Starbucks’ Union-Busting Was So Bad It Should Be Forced To Negotiate: Labor Officials

The union campaign at Starbucks has organized about 80 stores across the country in just a few months, winning the vast majority of elections held so far. CEO Howard Schultz and his team managed to beat the campaign in just a handful of stores where workers voted against a union.

Now it looks like one of Schultz’s few wins could end in his losing column.

A National Labor Relations Board official has requested that Starbucks be instructed to negotiate with the Workers United union at a store in Buffalo, New York, where the union lost an election late last year. The official says Starbucks has tainted the process with illegal tactics and that holding a re-election will not save it: the company would have to recognize the union and negotiate.

Such a request is not common with the labor commission and shows how blatant officials think Starbucks has carried the behavior in western New York.

“It was a very long road to get here and it was very frustrating to be confronted with a company that has repeatedly violated labor law to force employees to vote ‘no’,” said Will Westlake, a union professor at the shop in matter. “Today we can say we took notes, and the federal government agrees that this was one of the worst anti-union campaigns.”

The request for a negotiated order is part of a complaint filed against Starbucks by Linda Leslie, a regional director of the NLRB. The filing alleges that the company committed a litany of labor law violations by firing half a dozen union workers, punishing and controlling others, closing stores and changing work policies as it fought the New York organization campaign.

“It was a very long road to get here and very frustrating to be confronted with a company that has repeatedly violated labor law.”

– Barista Will Westlake

The complaint was originally filed earlier this month without the request for a negotiating order. Leslie filed an amended complaint Thursday to include it.

That complaint will be brought before an administrative judge, who will decide whether Starbucks should negotiate with employees at its Camp Road store in Hamburg, New York. The procedure is subject to appeal and can take years.

In one of the first campaign elections, Camp Road shop workers voted 12-8 against unions. A bargaining order would effectively clear that loss and unite the shop. It would also serve as a major symbolic victory for the union campaign, which argues Starbucks cannot win without playing dirty.

Starbucks was not immediately available for comment, but the company said earlier this month that it denied all allegations in Leslie’s broader complaint: “We believe the allegations in the complaint are false, and we look forward to presenting our evidence when the allegations are made.” be judged.”

Starbucks CEO Howard Schultz and team are 9-and-79 on the season.
Starbucks CEO Howard Schultz and team are 9-and-79 on the season.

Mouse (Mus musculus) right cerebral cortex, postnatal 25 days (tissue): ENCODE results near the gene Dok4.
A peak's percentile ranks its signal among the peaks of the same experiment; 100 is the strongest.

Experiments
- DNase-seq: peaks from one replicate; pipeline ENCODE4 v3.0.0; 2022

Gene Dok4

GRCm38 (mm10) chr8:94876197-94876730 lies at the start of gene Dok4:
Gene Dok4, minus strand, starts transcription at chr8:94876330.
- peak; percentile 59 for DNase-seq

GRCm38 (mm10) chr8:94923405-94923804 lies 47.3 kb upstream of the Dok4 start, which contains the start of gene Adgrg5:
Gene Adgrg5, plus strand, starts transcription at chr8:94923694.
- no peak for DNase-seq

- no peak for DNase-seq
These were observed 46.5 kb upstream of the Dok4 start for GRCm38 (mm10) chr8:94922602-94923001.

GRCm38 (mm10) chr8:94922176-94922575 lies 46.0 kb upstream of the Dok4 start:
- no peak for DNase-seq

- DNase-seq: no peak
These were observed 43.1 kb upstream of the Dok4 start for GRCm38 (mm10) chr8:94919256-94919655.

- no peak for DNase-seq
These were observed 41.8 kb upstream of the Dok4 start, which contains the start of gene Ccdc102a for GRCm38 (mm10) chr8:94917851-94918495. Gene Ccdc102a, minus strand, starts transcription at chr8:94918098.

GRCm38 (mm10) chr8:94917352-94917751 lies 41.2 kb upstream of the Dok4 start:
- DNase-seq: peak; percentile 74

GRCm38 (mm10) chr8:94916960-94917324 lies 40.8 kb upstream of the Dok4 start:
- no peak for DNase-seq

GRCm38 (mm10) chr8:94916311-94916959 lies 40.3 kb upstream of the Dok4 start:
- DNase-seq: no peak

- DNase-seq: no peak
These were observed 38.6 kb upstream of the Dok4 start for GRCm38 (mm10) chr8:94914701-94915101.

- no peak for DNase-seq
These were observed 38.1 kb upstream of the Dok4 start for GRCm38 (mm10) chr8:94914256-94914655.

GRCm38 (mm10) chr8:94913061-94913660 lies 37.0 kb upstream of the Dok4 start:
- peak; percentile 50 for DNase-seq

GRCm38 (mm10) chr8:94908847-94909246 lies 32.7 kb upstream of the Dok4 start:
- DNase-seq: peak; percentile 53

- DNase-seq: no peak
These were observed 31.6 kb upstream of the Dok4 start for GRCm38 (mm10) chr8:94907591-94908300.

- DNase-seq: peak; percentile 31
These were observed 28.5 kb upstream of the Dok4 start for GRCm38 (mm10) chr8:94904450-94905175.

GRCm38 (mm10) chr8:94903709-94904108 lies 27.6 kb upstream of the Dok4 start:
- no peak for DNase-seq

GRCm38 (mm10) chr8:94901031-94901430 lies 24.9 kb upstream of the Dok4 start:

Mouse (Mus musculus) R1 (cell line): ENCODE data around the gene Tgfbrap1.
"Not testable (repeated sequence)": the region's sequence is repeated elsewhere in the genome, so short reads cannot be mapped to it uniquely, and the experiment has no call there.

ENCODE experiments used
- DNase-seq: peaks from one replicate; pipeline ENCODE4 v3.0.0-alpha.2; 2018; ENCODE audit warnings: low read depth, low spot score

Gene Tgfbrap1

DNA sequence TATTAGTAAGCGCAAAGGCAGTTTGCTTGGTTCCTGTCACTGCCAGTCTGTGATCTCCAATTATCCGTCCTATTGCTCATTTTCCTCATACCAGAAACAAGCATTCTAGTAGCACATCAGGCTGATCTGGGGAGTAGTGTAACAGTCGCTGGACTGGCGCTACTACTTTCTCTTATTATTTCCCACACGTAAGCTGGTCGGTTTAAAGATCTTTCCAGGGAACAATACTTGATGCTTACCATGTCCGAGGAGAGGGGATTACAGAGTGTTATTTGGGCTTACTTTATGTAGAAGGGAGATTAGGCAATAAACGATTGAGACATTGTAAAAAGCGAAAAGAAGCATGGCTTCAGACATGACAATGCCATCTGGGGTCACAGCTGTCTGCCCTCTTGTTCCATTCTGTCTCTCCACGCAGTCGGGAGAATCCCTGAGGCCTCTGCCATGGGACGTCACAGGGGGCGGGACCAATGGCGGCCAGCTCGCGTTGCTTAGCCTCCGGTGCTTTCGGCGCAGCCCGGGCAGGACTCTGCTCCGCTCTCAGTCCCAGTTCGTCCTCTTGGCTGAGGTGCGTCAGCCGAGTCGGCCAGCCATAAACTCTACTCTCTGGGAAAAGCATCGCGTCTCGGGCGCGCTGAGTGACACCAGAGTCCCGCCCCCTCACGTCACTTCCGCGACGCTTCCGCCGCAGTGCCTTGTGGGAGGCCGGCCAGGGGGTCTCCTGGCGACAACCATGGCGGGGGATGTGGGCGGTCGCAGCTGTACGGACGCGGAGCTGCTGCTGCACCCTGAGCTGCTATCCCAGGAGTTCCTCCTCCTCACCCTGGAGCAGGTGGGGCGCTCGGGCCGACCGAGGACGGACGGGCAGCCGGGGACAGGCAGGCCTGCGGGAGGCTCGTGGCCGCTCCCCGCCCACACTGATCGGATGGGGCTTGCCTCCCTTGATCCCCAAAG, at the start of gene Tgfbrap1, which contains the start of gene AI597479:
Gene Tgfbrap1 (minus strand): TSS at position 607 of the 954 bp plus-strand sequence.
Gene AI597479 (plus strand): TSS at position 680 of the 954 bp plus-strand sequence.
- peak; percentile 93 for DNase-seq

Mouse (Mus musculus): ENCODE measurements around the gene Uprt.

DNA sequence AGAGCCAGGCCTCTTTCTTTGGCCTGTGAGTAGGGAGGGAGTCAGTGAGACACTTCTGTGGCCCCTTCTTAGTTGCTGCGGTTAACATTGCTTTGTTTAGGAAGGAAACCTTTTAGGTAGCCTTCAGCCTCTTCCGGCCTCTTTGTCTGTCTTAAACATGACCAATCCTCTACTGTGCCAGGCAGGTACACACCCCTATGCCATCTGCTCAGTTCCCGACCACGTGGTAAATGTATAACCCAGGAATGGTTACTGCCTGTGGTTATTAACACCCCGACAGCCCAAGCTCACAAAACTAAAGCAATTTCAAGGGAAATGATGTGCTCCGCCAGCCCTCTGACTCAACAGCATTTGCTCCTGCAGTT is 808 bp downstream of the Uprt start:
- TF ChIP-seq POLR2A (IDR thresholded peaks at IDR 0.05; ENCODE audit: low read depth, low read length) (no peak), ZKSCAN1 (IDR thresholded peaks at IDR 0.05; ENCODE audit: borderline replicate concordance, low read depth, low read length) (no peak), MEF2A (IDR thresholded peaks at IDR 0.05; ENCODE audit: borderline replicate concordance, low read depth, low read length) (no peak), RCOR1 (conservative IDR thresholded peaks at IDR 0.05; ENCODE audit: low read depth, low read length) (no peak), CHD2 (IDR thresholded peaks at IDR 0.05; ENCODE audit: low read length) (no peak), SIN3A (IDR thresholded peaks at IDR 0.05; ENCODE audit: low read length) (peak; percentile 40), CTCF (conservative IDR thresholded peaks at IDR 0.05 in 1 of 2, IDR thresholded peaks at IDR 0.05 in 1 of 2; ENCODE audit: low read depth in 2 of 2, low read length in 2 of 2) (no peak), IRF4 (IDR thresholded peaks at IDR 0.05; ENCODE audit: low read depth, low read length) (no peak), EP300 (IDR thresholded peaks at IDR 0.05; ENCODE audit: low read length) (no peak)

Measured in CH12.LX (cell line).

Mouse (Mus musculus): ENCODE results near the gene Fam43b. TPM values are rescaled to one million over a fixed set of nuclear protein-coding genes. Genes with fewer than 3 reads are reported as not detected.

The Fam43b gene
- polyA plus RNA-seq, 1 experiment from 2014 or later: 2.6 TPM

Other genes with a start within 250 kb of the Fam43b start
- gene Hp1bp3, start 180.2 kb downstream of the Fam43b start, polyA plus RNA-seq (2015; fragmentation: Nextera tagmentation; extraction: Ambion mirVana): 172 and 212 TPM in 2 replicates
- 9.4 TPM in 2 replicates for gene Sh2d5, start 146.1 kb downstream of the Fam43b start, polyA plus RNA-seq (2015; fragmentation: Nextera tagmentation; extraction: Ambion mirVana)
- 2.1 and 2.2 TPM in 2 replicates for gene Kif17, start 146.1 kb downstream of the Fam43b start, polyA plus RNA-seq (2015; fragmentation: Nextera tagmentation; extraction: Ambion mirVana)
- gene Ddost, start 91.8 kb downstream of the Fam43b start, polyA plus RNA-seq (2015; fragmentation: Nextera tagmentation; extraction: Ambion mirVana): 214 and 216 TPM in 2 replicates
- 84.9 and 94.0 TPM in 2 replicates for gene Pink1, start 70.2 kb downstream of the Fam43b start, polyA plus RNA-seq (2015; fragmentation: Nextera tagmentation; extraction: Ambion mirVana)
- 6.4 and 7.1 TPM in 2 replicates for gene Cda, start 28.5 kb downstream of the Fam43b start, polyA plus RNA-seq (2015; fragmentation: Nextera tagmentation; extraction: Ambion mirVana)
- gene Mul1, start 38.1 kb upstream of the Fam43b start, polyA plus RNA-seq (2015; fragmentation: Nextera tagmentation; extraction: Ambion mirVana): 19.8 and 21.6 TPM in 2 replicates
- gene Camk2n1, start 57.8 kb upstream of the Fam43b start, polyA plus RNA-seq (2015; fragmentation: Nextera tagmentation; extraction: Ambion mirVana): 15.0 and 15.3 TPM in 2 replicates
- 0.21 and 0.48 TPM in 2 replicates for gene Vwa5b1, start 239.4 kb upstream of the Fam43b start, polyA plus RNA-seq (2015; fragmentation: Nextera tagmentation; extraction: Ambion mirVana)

AP Photo/Michael Conroy, File

According to the NLRB, there have been 94 votes so far for Starbucks elections. The union has won 79 and lost only nine; the results aren’t final in another six. Some election results have been disputed by both sides and are subject to change.

The Labor Council’s general counsel, Jennifer Abruzzo, has launched an aggressive agenda to crack down on companies that attempt to break unions illegally. Abruzzo has specifically said she will try to make more use of negotiated orders when she believes they are warranted. Officials can look for them when an employer has created such an atmosphere of intimidation that it is not enough to hold another election.

In the complaint, Leslie argues that firing union members and other forms of retaliation prevent “traditional remedies” from working in the Camp Road case. She says workers made their desire to unionize clear through a majority signing union cards, and that’s why Starbucks should negotiate.

As part of the complaint, Leslie alleges Starbucks tried to cool union support by closing one store in the area permanently and temporarily closing another, which was later confirmed. reopened as a training center

Richard Bensinger, campaign organizer, argued that the closures should have a broad impact.

“It’s not just designed to scare people in that store, it’s to scare people across the country,” he said.

Westlake said the workers of one of the closed stores were eventually transferred to Camp Road and that, given their recent experience, they were wary of voting for the union. He believes the closure undeniably had an effect on how the Camp Road vote went.

“They all said, ‘We were trying to get organized and they closed our store,'” Westlake said. “It’s just unreal some things that… [Starbucks] did. … You should have a democratic process. There is nothing less democratic than the campaign Starbucks tried to run on Camp Road.”

Starbucks president Rossann Williams spent weeks in Buffalo last year while workers organized themselves as she and other executives tried to convince them against the union. In her complaint about labor law violations, Leslie says Williams or Schultz should read a script informing employees of their rights that have been violated, or be in the presence of a board officer doing so, then watch the video have it made. available to stores nationwide.

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